The Toronto Raptors celebrate with the Larry O'Brien Championship Trophy after their team defeated the Golden State Warriors to win the 2019 NBA Finals in Oakland, California. Photo: Ezra Shaw/Getty Images

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These sports books deserve a trophy or at least a place on your gift list / BY Peter Muggeridge / November 1st, 2020


Growing up in a household that frowned upon television, I misspent most of my free time reading sports-related books. Every birthday and Christmas, my parents would bestow upon me the current bestseller: a star athlete’s biography, a coach’s insight on his sport, a dramatic retelling of a championship year or, my favourite, a compendium of all the relevant statistics and facts from the past year.

Admittedly, few of the works in this genre would ever make it to a great books list. They were usually hastily written and overly simplistic reads churned out by publishers eager to make money off undiscriminating readers like me.

Still, several authors like Stan Fischler, Dick Young, Red Smith, Grantland Rice, Roger Kahn, Roger Angell and David Halberstam – luminaries this field ­– aspired to something greater and achieved a higher level of literary virtuosity that still merits a place on my bookshelf.

Today, as I peruse the sports books on the market, it’s comforting to see not much has changed. There are multitudes of athlete biographies, chronicles of winning seasons, coaching insights – everything that has always appealed to fans who want more than an account of who won, who lost and who scored.

The one thing that has changed is that, like everything else in the world, sports books have become increasingly politicized. Instead of limiting their writings to athletic pursuits, authors today use sports as a launching pad to discuss pressing social issues such as race, addiction, mental health or homelessness.

Here is my list of sports book that any fan would want on their bookshelf.

 

1>We the North: 25 Years of the Toronto Raptors by Doug Smith

If you’re a basketball fan, this book will be a slam dunk. Written by veteran hoops reporter Doug Smith, We the North takes readers on a 25-year journey from the birth of the Raptors franchise all the way to its championship season in 2019. Smith recounts all the big moments and key players that helped transform this team from the relative obscurity of its early days into one of Canada’s most successful and popular teams. The book includes a forward by Raptor legend (and recently retired) Vince Carter, who put the franchise on the sporting map with his dazzling play and fabled dunks. (Oct. 20)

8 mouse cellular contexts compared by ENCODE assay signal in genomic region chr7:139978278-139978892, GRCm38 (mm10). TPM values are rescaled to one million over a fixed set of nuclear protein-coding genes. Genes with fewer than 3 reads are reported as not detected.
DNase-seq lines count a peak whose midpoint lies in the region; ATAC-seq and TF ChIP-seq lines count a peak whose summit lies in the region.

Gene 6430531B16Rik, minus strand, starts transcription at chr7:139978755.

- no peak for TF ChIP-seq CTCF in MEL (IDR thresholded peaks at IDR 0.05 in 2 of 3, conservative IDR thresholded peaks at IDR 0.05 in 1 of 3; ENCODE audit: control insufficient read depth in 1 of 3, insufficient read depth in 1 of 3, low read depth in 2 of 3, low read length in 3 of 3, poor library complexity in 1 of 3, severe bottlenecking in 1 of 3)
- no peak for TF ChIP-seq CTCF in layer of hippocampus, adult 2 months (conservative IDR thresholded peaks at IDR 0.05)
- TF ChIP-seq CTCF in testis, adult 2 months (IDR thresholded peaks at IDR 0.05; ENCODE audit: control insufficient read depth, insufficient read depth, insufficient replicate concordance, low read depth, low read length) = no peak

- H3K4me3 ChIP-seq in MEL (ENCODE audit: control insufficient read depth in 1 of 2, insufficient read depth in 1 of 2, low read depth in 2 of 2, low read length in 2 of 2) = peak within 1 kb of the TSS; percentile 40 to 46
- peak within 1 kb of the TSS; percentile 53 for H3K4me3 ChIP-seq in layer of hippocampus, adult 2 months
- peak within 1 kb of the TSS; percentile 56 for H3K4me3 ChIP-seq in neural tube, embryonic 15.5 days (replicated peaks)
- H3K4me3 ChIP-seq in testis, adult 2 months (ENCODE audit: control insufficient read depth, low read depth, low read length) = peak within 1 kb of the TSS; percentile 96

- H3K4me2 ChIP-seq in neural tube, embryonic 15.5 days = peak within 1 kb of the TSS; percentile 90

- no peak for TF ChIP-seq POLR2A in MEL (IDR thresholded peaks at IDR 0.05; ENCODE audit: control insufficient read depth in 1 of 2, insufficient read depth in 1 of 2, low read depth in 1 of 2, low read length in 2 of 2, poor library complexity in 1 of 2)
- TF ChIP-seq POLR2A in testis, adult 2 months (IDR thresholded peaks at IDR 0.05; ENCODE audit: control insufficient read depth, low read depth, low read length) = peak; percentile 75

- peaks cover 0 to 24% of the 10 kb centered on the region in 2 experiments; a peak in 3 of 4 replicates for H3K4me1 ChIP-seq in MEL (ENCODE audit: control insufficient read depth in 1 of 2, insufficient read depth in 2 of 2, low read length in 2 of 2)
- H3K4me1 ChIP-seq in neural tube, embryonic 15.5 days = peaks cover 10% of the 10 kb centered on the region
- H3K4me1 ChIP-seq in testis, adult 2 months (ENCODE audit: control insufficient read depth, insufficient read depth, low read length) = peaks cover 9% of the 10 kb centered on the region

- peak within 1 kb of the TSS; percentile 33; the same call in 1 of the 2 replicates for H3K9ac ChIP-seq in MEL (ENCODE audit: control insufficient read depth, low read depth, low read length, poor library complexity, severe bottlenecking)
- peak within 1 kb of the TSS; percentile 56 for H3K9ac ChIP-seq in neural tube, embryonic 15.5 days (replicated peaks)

2>From Hang Time to Prime Time: Business, Entertainment, and the Birth of the Modern-Day NBAby Pete Croatto

Long before the Raptors were winning championships – in the bygone years before LeBron, Kobe, Shaq, Magic, Larry and Michael transformed the sport into a global powerhouse – the NBA was a small-time league that was losing money and struggling to gain national attention. Journalist Pete Croatto takes us back to the league’s early history and explores the key figures and major events that helped the NBA grow into the immensely rich international marketing machine that it is today. (Dec. 1)

 


3>Three Ring Circus: Kobe, Shaq, Phil, and the Crazy Years of the Lakers Dynasty by Jeff Pearlman

The tragic death of L.A. Lakers superstar Kobe Bryant has everyone looking back to the turn of the century when he teamed up with Shaquille O’Neal to bring three titles to Tinseltown. Author Jeff Pearlman takes us back to those days with a revealing account of the behind-the-scenes shenanigans that took place between two overwhelming personalities, each of whom wanted to be team leader and would stop at nothing to undermine the other. The seething animosity that developed between Shaq and Kobe eventually tore the Lakers apart, but Pearlman recounts how the team’s mercurial coach, Phil Jackson, somehow managed to keep his two stars from killing each other long enough to win three rings.  (Sept. 22)


4>The Dynastyby Jeff Benedict

While Kobe and Shaq soap opera was dominating sports headlines on the West Coast, a different dynasty was quietly taking shape in Boston. The NFL’s New England Patriots were building a team that would go on to win a record six Super Bowls over a 20-year span. Author Jeff Benedict provides readers with a vivid behind-the-scenes account of this notoriously secretive club. Through revealing interviews with owner Robert Kraft, head coach Bill Belichick and ageless quarterback Tom Brady, he traces how three men constructed what many consider the most successful run of excellence in pro sports history.  (Sept. 1)